Uploading files to a Web Server is a common task in Web applications these days. All sorts of Web applications require accepting media content, images, or zip attachments with various pieces of data that the application needs. While HTML supports basic file uploading via the <input type="file"> control, let's face it: Uploading of anything with just the HTML file input control sucks. There are lots of problems with this approach, from the inability to select multiple files (in older browsers - HTML 5 can help for some modern browsers), from lack of any sort of progress information while your HTML upload is going, to the inability to potentially resume uploading an earlier upload.

In this article I demonstrate using plUpload to upload files to an ASP.NET server, using a single Image Uploader page as an example and provide a base HttpHandler (Westwind.plUploadHandler) implementation that greatly simplifies the process of handling uploaded files from the plUpload client.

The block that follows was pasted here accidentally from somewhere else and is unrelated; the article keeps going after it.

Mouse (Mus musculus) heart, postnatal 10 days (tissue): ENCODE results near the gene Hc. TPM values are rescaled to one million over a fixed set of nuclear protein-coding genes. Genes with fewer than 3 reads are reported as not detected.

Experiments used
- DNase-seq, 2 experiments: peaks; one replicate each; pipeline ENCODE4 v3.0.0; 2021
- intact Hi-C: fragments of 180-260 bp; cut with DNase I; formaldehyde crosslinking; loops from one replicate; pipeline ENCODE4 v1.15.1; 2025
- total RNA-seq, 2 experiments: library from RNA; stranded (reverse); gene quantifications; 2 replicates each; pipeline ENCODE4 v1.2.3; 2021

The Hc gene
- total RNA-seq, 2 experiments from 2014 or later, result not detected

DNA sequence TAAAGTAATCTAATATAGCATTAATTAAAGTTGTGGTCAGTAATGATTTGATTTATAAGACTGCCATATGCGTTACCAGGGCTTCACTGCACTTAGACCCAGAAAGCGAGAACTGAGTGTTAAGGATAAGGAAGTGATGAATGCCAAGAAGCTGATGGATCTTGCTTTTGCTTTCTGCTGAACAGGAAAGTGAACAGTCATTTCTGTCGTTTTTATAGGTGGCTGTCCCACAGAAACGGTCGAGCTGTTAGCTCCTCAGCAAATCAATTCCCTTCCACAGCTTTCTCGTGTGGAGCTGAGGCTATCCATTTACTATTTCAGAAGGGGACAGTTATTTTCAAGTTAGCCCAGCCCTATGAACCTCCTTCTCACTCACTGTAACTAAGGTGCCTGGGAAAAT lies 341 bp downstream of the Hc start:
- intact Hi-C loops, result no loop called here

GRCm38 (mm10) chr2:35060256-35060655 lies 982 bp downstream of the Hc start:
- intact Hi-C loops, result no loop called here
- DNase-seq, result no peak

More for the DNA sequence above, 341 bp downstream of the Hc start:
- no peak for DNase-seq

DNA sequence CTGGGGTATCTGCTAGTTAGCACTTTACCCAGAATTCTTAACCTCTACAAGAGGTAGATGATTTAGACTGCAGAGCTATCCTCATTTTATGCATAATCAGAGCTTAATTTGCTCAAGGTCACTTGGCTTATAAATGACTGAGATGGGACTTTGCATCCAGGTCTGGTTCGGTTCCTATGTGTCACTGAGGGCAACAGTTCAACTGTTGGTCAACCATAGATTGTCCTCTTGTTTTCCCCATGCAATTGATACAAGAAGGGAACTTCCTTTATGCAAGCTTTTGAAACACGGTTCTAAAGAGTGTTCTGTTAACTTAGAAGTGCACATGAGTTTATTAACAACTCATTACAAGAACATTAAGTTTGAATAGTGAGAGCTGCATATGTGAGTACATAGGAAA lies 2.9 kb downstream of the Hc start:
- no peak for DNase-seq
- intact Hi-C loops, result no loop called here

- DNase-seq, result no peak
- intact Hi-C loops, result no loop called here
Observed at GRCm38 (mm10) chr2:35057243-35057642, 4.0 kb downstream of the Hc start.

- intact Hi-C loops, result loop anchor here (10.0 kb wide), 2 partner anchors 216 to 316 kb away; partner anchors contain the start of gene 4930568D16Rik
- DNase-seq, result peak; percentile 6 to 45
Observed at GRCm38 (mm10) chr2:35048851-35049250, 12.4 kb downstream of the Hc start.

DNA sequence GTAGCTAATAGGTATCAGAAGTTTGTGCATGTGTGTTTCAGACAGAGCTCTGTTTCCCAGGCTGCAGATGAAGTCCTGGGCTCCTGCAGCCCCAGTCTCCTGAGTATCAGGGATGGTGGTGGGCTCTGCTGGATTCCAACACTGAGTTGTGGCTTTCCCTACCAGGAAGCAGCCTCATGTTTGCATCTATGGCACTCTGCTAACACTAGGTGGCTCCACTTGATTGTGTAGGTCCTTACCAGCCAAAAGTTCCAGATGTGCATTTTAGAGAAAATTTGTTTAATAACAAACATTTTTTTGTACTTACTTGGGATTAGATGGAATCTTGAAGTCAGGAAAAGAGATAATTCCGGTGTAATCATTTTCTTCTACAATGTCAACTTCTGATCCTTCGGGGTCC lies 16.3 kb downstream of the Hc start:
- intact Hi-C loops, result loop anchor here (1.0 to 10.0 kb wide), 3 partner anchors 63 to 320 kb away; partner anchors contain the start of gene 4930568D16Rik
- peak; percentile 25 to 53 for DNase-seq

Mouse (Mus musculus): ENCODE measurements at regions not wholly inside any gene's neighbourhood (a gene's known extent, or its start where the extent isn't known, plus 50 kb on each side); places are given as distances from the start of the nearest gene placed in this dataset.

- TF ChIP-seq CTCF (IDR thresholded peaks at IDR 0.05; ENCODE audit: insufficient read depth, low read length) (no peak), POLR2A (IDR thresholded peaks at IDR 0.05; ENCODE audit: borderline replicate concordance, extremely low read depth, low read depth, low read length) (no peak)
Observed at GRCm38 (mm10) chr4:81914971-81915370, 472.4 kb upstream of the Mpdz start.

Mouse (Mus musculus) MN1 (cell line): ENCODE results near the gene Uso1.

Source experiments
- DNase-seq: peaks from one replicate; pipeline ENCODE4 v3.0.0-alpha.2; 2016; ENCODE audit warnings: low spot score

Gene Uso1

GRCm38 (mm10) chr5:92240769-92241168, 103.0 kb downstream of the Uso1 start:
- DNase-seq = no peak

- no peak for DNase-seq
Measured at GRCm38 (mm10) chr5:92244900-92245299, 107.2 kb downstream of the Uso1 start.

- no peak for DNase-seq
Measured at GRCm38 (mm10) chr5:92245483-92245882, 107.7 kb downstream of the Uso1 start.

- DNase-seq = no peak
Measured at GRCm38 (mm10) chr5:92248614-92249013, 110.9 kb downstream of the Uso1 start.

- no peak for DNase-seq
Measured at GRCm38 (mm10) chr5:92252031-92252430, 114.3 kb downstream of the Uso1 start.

Everything you need is available online:

The sad State of HTML/HTTP Uploads

It's sad to think that this important aspect of HTML and HTTP hasn't been addressed in the interim of Web proliferation. Instead developers still have to fumble with hacked together solutions to get files transferred to servers. So much so that many people simply give up and fall back to FTP… yuk!

For this reason, HTML Upload controls of various types have been around for a long time, both commercial and open source. These controls wrap the somewhat complex process of pushing data to the server in small chunks that can report progress while files are being sent. Until recently, getting access to local files wasn't possible through the HTML DOM APIs, so the only way to do chunked uploads was to use plug-ins like Flash or Silverlight to the job. Recently with various new HTML 5 APIs you can now gain access to user opened files using the FileReader API and you can select multiple files in order to open the files. However, support for the HTML5 FileReader API has been spotty and inconsistent among browsers until very recently and even now there are still quite a few implementation differences that it's not the best idea to screw around with this as part of an application as an all inclusive solution - you still need fallback to other avenues to upload like Flash or Silverlight when HTML5 is not available.

plUpload to the Rescue